By Azman Zakaria
SERDANG: The use of oils and fats has been successfully diversified, resulting in an innovation formulated through nanotechnology that is beneficial to pharmaceutical and cosmetics industries.
A Faculty of Science, Universiti Putra Malaysia (UPM) lecturer, Professor Dr Mahiran Basri, not only succeeded in producing new useful substances made of oils and fats for the industry, but also managed to produce them through environmental-friendly ways.
"This organic synthesis uses enzymes and it is produced through nanotechnology. Our focus is to process new substances derived from oils and fats," she said in an interview at her office.
In the field of cosmetics, for instance, she said there are antioxidants and anti-aging substances, through the use of nanotechnology, those substances can easily absorb through the skin.
This way, they would be more effective, she added.
"What is also important is that the materials are clean and safe," said the winner of the Islamic Educational Scientific and Cultural Organization (ISESCO) for Science and Technology 2014 award, which was held in Rabat, Morocco, in December.
The recognition was based on her active research and excellent performance in the field of chemistry including her far-reaching oil palm research that has contributed to the pharmaceutical and cosmetics industries.
The award was presented by the ISESCO Director General, Dr Abdulaziz Othman Altwaijri as Prof Mahiran took home a certificate, a medal and a cash prize of USD$5,000.
The biennial award has been organised by the Organisation of the Islamic Conference (OIC) since 1979 to foster and strengthen collaboration in the fields of science, education and culture among the OIC members.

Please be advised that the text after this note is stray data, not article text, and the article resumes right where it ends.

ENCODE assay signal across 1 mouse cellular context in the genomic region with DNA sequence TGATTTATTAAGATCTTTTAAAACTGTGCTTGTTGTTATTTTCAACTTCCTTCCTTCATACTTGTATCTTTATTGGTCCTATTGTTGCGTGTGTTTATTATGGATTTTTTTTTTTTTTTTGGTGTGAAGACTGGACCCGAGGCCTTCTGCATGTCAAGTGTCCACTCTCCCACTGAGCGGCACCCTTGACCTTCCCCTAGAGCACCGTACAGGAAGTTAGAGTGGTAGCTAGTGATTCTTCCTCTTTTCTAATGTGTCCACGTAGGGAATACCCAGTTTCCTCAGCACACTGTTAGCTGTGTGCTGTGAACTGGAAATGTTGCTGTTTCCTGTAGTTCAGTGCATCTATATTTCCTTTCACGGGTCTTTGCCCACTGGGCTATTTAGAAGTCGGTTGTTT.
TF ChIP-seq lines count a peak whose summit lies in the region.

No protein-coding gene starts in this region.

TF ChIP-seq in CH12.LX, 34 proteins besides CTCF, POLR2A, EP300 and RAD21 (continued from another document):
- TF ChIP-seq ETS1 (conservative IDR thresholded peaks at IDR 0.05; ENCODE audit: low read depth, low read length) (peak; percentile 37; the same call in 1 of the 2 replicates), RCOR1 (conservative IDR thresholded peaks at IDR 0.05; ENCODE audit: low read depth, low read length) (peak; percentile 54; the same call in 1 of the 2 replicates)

According to Mahiran, efforts have been formulated to commercialise the innovation although it may take time.
"At this stage, we have obtained a pre-commercial project from Malaysian Technology Development Corporation (MTDC)," she said.
Professor Mahiran said in pharmaceuticals, an innovation has successfully produced a drugs delivery method to penetrate the ‘blood brain barrier’, especially for diseases that are associated with the brain, such as Alzheimer, Parkinson, epilepsy and meningitis.
"Drugs are normally hard to reach beyond the 'blood brain barrier'. Thus we created drugs through nanotechnology, and that way we hope they are more effective," she said.
She added, the innovation has been tested on animals and there were visible positive effects.
Meanwhile, in the agro-chemcial field, Professor Mahiran said, the formulation was made in a nano form to kill weeds and also perform as a cleaning agent to the environment, thus improve the development of the agricultural industry.
"The ingredients in the cosmetic, pharmaceutical and agro-chemical formulations are made through nanotechnology to produce the best for their efficacy, bio-availability in the products and ensure the safety of the consumers" she affirmed.
Professor Dr Mahiran has led 20 research projects in more than 3 decades since 1982, with provisions of grants worth more than RM7 million.
Her series of scientific research have also garnered her numerous awards including the prestigious Archer Daniels Midlands Award from the American Oil Chemists' Society and the Ram Rais Biotechnology Award at the International Invention and Innovation Exhibition (ITEX) 2004 - UPM
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